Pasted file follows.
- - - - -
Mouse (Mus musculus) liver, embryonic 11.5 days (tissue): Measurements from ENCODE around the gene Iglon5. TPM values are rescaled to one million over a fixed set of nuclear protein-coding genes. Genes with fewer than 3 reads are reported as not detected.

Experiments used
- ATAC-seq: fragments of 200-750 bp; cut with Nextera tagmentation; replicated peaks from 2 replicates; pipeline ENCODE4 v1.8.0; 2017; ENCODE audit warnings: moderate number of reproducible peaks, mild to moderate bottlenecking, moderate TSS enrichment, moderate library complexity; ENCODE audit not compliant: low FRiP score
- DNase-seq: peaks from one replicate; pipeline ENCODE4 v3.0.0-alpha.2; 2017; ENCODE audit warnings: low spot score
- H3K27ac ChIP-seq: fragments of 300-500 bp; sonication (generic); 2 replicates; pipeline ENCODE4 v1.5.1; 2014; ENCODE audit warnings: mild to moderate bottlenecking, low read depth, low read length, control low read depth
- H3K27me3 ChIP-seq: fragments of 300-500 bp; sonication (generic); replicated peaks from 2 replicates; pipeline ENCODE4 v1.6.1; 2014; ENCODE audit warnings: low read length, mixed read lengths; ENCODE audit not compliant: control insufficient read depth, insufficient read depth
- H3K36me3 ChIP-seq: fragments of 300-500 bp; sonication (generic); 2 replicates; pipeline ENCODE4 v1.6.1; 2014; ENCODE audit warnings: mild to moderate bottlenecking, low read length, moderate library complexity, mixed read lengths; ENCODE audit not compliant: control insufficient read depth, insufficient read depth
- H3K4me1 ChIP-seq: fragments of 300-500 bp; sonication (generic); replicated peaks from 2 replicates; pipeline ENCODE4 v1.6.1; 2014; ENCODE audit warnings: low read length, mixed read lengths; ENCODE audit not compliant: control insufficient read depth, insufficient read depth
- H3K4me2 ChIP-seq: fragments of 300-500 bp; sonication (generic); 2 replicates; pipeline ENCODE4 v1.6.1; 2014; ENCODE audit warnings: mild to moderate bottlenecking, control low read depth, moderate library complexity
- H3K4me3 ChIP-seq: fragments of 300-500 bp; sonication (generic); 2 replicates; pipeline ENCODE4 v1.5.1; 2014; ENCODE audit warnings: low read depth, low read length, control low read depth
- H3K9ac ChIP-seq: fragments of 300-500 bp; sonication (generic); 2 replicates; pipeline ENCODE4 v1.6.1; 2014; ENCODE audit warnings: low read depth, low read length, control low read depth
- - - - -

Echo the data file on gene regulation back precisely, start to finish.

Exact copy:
Mouse (Mus musculus) liver, embryonic 11.5 days (tissue): Measurements from ENCODE around the gene Iglon5. TPM values are rescaled to one million over a fixed set of nuclear protein-coding genes. Genes with fewer than 3 reads are reported as not detected.

Experiments used
- ATAC-seq: fragments of 200-750 bp; cut with Nextera tagmentation; replicated peaks from 2 replicates; pipeline ENCODE4 v1.8.0; 2017; ENCODE audit warnings: moderate number of reproducible peaks, mild to moderate bottlenecking, moderate TSS enrichment, moderate library complexity; ENCODE audit not compliant: low FRiP score
- DNase-seq: peaks from one replicate; pipeline ENCODE4 v3.0.0-alpha.2; 2017; ENCODE audit warnings: low spot score
- H3K27ac ChIP-seq: fragments of 300-500 bp; sonication (generic); 2 replicates; pipeline ENCODE4 v1.5.1; 2014; ENCODE audit warnings: mild to moderate bottlenecking, low read depth, low read length, control low read depth
- H3K27me3 ChIP-seq: fragments of 300-500 bp; sonication (generic); replicated peaks from 2 replicates; pipeline ENCODE4 v1.6.1; 2014; ENCODE audit warnings: low read length, mixed read lengths; ENCODE audit not compliant: control insufficient read depth, insufficient read depth
- H3K36me3 ChIP-seq: fragments of 300-500 bp; sonication (generic); 2 replicates; pipeline ENCODE4 v1.6.1; 2014; ENCODE audit warnings: mild to moderate bottlenecking, low read length, moderate library complexity, mixed read lengths; ENCODE audit not compliant: control insufficient read depth, insufficient read depth
- H3K4me1 ChIP-seq: fragments of 300-500 bp; sonication (generic); replicated peaks from 2 replicates; pipeline ENCODE4 v1.6.1; 2014; ENCODE audit warnings: low read length, mixed read lengths; ENCODE audit not compliant: control insufficient read depth, insufficient read depth
- H3K4me2 ChIP-seq: fragments of 300-500 bp; sonication (generic); 2 replicates; pipeline ENCODE4 v1.6.1; 2014; ENCODE audit warnings: mild to moderate bottlenecking, control low read depth, moderate library complexity
- H3K4me3 ChIP-seq: fragments of 300-500 bp; sonication (generic); 2 replicates; pipeline ENCODE4 v1.5.1; 2014; ENCODE audit warnings: low read depth, low read length, control low read depth
- H3K9ac ChIP-seq: fragments of 300-500 bp; sonication (generic); 2 replicates; pipeline ENCODE4 v1.6.1; 2014; ENCODE audit warnings: low read depth, low read length, control low read depth